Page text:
Welcome.

As an Art Photographer, based in Australia, I have a formalist concern with composition and a fascination with naturally occurring light. The images in 'GENUS' appeared naturally, and were not light-boxed in any way. Magical images are always watching us, but to see them, in that instant, we have to remain highly attuned. My principal focus is classic pictorialism that draws an entire narrative into a single frame to capture a magic described by Gerhard Richter as universal truth.

I enjoy shooting 'old skool', using traditional formats with a range of classic 35mm and medium format camera, and historical film types. There's Hasselblad, Leica, Mamiya, Nikon, Olympus, Lumix and some Russian junk. But, hey, a pic is a pic, so ut necessitates postulant. I just use whatever magic black box comes to hand. Even a point'n'shoot or, forgive me Fred, an iPhone!

My first SLR camera in 1974 was the revolutionary Olympus OM1 - then championed by English portrait photographers Litchfield and Snowdon. I started shooting B&W street photography in London, then moved to transparency film (Ektachrome) working the OM1 hard on 15 expeditions. These began when I worked as a kayak and mountain instructor in Scotland and Wales. Later, the OM survived a pioneering 1,600km sea kayak voyage around Tasmania, expeditions to Himalayan peaks, rivers and jungle, and into the unexplored Kimberley wilderness. Next, Australia's first expedition to the Arctic, through Force 10 storms in the North Atlantic and 260kph winter hurricanes in East Greenland. And during the 1980s, recording my exploration under sail of more than half of Greenland's navigable coast.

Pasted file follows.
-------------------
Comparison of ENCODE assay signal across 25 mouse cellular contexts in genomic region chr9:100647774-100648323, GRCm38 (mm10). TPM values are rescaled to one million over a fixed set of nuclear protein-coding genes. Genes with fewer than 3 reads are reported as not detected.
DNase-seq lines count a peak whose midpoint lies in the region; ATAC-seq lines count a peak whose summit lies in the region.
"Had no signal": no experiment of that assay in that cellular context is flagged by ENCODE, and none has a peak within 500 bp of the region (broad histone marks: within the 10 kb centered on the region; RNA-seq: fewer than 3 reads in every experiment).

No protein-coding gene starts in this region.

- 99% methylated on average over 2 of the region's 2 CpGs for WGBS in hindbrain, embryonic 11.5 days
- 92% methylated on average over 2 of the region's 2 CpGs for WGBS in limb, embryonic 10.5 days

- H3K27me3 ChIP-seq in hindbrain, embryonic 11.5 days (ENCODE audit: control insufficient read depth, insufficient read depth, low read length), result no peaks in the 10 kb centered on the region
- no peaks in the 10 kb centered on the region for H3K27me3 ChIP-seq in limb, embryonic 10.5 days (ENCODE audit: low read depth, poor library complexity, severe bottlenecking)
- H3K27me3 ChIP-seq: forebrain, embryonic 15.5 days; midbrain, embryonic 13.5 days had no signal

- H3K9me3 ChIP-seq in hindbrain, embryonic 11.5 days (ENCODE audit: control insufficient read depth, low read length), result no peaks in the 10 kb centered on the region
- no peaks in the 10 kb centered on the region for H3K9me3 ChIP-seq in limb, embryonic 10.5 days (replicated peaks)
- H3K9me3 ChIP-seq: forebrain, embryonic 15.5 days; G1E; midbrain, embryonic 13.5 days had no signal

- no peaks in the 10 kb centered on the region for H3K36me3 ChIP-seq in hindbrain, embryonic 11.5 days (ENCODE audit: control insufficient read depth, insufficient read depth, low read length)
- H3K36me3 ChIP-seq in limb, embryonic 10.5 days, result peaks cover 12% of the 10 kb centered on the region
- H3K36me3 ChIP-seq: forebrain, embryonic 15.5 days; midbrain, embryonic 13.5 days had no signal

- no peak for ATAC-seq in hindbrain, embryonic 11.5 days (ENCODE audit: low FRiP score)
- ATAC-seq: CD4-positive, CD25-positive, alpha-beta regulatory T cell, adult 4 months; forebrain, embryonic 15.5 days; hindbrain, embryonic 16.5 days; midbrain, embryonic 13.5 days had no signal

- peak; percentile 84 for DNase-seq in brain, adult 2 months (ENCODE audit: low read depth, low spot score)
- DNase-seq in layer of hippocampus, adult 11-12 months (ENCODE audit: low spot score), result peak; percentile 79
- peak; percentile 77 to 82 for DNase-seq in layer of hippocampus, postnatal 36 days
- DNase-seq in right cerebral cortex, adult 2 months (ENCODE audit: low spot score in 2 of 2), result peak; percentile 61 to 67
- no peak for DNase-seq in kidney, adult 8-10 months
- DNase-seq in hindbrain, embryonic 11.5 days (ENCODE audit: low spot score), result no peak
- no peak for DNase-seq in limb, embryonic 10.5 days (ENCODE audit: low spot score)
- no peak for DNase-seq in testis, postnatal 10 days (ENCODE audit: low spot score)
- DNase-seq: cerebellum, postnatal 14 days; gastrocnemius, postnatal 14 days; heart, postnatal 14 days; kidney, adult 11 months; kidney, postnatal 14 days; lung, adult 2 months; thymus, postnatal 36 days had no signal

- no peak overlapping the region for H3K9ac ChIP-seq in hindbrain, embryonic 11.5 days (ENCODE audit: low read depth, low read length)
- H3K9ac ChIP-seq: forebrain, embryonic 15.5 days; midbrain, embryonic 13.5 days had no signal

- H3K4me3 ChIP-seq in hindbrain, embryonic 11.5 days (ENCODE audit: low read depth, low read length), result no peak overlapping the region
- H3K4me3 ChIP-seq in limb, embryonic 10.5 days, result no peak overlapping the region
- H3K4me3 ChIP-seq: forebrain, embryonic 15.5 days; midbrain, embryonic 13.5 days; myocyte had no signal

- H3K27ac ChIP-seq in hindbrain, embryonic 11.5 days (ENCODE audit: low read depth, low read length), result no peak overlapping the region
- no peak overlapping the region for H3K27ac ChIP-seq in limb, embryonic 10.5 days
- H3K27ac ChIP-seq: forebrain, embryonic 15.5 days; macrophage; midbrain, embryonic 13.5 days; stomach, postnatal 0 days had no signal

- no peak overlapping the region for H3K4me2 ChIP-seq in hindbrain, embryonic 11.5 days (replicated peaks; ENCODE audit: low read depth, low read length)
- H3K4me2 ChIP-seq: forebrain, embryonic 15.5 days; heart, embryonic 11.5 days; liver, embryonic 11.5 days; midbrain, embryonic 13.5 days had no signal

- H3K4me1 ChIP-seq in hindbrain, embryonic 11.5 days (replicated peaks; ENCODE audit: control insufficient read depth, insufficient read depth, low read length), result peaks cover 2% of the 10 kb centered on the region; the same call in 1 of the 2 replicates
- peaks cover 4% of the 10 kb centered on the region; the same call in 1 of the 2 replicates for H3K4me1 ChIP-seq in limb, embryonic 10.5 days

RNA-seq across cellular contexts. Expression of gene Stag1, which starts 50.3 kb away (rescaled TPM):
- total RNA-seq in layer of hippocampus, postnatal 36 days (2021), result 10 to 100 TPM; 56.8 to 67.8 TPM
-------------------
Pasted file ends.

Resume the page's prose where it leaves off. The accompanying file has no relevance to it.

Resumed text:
I've worked with stills, movie and video format in Australia, UK, France, Nepal, Italy, Austria, Greece, Denmark and Greenland. My images have been used in magazines, newspapers and audio-visual productions. Currently shooting video for online education programs. My greatest pleasure is working with people to create insightful and memorable portraits that reveal their inner beauty.

Check out my ongoing projects (1,2,3), as they are constantly evolving.
For a portrait commission, email me: earle (at) deblonville.net

Links:
My professional work in Advanced Leadership is here:
DEBLONVILLE.COM

My expedition Leadership book 'Savage Coast' is here:
EARLEDEBLONVILLE.COM

My Leadership thoughts on LinkedIn are here:
https://www.linkedin.com/in/earldeblonville/

Here are my Leadership videos.

Here is the trailer for my documentary film:
'Savage Coast' 







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Starting with Joseph Nicéphore Niépce who in 1826 or 1827 captured an image from an upstairs window at his estate in Burgundy using a technique known as heliography, the first photographers were looking for the innate and universal essence of the subject, not merely a representation of it. They sought something that embodied the soul of the image as experienced by the viewer and which moved them emotionally.

Late 19th century photography influenced Impressionism's interest in capturing a 'snapshot' of ordinary people doing everyday things, which was a complete break with traditional formalism and highly theatrical art. Many painters used photographs to enable them to create impressionist paintings, and learned a range of new techniques from the science of photography.

Thus, life mimics art and art mimics photography which makes it a good place to start life's creative process.





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Earle de Blonville